Dark says the collective made the decision to keep the events virtual to protect immunocompromised attendees and staff.
“It doesn’t really seem like there’s a way to do events physically in the space and still keep everyone reliably safe right now,” Dark says.
Valens, who has worked on organizing her own mutual aid projects and events over Zoom, says in some ways, remote gatherings are more convenient. It’s easier to get people into a group chat than to organize a time to meet in-person. Plus, disabled and immuno-compromised people don’t have to worry about their safety. Valens says ideally, events will be hybrid virtual and in-person in the future, but remembers that before the pandemic, Bluestockings operated as more of a hub that fostered a more physical sense of community.
“It’s that sort of organic community that happens. Whereas online it’s so much harder because let’s say your feed doesn’t show you the people that you know IRL [in real life] … When you’re in Bluestockings it sort of forces you into a more community mindset than it does online,” she says.
Dark says the collective hopes to bring in-person events back to Bluestockings, but in the meantime, they believe there are still some regular customers who use the cafe and reading areas as a hub. Customers who are still wary of visiting in person can order books online.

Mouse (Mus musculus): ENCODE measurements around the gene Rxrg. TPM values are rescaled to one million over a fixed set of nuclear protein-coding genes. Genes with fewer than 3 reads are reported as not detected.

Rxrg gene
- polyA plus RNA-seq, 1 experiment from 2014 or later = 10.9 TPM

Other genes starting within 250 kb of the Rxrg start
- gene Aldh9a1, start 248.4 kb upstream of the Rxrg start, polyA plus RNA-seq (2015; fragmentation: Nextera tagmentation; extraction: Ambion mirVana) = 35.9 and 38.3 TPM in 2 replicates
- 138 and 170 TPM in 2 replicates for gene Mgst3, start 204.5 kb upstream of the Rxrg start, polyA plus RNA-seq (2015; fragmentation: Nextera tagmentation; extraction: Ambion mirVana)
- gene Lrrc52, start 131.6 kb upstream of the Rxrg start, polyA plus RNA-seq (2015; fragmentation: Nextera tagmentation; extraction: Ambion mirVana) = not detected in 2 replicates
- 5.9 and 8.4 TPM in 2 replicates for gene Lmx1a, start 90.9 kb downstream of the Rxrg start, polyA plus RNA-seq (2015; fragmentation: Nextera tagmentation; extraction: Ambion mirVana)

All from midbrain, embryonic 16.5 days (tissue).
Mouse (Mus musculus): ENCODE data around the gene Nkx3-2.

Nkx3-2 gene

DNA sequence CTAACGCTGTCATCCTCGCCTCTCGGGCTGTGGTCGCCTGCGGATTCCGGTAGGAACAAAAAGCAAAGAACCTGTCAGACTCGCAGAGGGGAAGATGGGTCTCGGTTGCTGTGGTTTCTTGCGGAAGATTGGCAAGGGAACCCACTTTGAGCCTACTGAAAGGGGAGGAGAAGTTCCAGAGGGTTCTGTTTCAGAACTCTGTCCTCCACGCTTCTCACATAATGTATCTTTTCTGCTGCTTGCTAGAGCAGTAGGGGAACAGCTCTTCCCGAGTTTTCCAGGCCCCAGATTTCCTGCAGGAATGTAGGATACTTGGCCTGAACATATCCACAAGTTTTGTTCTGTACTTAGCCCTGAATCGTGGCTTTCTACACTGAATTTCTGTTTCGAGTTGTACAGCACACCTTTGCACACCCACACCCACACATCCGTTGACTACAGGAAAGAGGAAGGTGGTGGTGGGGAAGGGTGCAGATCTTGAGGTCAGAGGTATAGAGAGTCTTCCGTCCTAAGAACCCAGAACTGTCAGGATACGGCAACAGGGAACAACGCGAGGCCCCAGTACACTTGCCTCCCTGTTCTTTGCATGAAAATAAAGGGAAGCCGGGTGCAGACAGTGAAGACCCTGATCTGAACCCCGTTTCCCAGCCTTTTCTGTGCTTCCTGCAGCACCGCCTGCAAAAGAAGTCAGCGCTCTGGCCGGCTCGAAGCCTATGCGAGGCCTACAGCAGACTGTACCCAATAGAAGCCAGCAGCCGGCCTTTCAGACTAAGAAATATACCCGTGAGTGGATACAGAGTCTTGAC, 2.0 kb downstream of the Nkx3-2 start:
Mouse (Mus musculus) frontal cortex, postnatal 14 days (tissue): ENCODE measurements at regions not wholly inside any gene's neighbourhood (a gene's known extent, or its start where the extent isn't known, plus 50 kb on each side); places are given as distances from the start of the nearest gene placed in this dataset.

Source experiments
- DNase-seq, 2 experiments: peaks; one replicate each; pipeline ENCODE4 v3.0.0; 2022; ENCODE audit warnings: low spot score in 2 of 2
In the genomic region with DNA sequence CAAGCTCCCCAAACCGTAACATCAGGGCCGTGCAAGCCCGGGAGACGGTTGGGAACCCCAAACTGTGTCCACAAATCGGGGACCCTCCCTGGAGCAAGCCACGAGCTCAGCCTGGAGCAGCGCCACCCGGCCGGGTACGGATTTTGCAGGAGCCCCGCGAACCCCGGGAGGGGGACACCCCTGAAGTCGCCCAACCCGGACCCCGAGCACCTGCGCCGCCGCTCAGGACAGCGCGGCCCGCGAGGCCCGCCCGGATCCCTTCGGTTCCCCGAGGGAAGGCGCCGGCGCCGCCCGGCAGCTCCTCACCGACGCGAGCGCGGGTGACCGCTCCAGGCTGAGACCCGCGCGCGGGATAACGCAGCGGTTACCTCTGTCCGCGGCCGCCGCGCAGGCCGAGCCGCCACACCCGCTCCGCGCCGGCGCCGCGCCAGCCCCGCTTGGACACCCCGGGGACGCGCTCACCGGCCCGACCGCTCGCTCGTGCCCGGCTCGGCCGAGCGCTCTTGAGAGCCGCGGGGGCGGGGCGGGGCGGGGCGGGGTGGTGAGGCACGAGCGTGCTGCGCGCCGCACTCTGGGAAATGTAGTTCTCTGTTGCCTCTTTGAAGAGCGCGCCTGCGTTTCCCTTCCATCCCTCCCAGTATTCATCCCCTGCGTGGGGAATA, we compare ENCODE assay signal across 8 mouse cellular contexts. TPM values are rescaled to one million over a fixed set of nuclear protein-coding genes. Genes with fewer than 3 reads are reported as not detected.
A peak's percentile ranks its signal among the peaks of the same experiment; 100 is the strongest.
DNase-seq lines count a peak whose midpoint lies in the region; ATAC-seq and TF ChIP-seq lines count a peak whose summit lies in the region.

As it turned the world upside-down, Covid has further pulled the curtain back on late-stage capitalism. While billionaires like Amazon’s Jeff Bezos profited from the chaos, nearly 60% of people making less than $35,000 a year reported losing income during the pandemic, according to Human Rights Watch.
All the while, right-wing pundits and papers blame ex-employees — not their employers — for worker shortages. The fact that some wages are so low that unemployment benefits offer more money is treated as a reflection of Americans’ laziness, not companies’ exploitative labor practices. Research shows that wage theft, which was a problem costing American workers billions annually even before Covid hit, is even worse during periods of high unemployment.
Bluestockings treats the worker co-ownership model as the best available stop-gap in the midst of our current system.
“In an ideal world I would love to just be able to hand people the books that we get and say, ‘This is a resource that I wish you could read,’ but we also need to be able to pay rent at the same time. So, I think it’s tough but I think with the conditions that we have right now, worker-ownership is one of the solu- tions that we have to take as much ownership of our work as we can.”